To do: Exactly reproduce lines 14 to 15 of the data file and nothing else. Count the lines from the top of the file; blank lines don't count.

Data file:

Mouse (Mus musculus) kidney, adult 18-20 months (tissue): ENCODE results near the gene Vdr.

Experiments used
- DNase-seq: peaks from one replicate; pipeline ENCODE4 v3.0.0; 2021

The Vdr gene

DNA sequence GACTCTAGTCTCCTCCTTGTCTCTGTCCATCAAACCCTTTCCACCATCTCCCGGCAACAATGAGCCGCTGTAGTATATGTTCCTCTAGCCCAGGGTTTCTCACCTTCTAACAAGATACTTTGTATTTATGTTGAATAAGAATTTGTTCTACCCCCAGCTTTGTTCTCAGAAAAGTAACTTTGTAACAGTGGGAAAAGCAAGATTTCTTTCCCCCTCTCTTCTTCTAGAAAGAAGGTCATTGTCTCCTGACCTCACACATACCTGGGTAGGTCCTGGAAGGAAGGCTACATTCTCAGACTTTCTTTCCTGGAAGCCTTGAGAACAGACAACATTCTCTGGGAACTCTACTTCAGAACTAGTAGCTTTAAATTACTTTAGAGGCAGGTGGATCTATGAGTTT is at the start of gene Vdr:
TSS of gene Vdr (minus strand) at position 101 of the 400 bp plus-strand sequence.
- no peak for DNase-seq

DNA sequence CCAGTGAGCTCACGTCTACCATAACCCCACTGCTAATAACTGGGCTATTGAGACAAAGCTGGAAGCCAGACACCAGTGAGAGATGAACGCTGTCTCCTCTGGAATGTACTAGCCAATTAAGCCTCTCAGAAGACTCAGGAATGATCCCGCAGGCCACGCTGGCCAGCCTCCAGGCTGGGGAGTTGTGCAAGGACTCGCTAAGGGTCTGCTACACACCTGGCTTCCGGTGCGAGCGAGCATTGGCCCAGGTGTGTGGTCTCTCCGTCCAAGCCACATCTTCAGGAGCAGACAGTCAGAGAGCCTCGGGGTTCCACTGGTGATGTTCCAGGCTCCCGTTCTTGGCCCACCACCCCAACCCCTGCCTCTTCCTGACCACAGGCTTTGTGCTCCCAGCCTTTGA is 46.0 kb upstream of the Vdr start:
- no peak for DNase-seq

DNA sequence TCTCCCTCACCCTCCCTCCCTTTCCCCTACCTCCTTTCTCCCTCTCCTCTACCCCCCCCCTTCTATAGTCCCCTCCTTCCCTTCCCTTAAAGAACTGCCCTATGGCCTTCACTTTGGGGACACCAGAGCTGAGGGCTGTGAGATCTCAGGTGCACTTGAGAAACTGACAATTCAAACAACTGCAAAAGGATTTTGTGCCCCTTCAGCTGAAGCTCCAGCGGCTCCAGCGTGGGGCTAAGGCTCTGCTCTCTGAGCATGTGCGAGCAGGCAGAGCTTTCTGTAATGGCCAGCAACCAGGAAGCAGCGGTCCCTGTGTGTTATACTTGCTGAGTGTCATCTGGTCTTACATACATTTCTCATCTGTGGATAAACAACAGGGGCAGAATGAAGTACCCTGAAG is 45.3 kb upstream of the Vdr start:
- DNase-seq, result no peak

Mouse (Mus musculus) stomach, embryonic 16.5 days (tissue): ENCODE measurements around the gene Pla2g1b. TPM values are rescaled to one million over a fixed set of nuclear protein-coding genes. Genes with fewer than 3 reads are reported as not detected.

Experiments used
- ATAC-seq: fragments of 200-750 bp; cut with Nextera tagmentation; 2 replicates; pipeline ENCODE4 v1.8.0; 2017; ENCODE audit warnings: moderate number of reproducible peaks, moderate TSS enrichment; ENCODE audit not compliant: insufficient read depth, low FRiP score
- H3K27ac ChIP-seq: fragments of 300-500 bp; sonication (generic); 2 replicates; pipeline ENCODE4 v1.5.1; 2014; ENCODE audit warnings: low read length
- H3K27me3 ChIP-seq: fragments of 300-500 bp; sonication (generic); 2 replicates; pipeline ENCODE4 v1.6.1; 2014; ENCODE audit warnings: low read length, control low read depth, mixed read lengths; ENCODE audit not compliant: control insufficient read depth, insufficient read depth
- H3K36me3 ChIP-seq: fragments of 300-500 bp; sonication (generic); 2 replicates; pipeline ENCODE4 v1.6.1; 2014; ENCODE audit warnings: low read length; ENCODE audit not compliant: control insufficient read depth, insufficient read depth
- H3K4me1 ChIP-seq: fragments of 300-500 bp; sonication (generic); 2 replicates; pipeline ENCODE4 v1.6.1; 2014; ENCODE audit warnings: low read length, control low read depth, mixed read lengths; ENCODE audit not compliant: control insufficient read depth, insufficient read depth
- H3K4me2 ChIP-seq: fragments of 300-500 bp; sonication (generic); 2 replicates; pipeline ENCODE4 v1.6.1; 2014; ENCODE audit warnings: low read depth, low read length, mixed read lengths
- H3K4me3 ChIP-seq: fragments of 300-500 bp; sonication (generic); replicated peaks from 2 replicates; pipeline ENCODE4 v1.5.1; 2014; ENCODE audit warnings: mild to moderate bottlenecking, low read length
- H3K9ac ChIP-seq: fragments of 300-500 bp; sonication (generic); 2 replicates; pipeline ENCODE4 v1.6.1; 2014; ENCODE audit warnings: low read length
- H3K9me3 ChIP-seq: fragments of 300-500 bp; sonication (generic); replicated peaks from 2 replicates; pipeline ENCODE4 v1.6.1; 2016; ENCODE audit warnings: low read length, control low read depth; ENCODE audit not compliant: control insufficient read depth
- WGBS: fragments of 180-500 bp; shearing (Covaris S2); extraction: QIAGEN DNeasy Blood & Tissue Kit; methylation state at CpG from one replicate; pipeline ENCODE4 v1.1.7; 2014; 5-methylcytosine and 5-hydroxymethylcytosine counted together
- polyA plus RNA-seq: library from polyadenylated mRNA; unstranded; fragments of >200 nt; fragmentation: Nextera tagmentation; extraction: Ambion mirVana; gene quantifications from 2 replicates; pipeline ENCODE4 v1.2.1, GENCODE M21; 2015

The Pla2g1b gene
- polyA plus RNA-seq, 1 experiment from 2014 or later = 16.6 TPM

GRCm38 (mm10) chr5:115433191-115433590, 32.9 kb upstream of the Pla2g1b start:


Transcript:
- ATAC-seq: fragments of 200-750 bp; cut with Nextera tagmentation; 2 replicates; pipeline ENCODE4 v1.8.0; 2017; ENCODE audit warnings: moderate number of reproducible peaks, moderate TSS enrichment; ENCODE audit not compliant: insufficient read depth, low FRiP score
- H3K27ac ChIP-seq: fragments of 300-500 bp; sonication (generic); 2 replicates; pipeline ENCODE4 v1.5.1; 2014; ENCODE audit warnings: low read length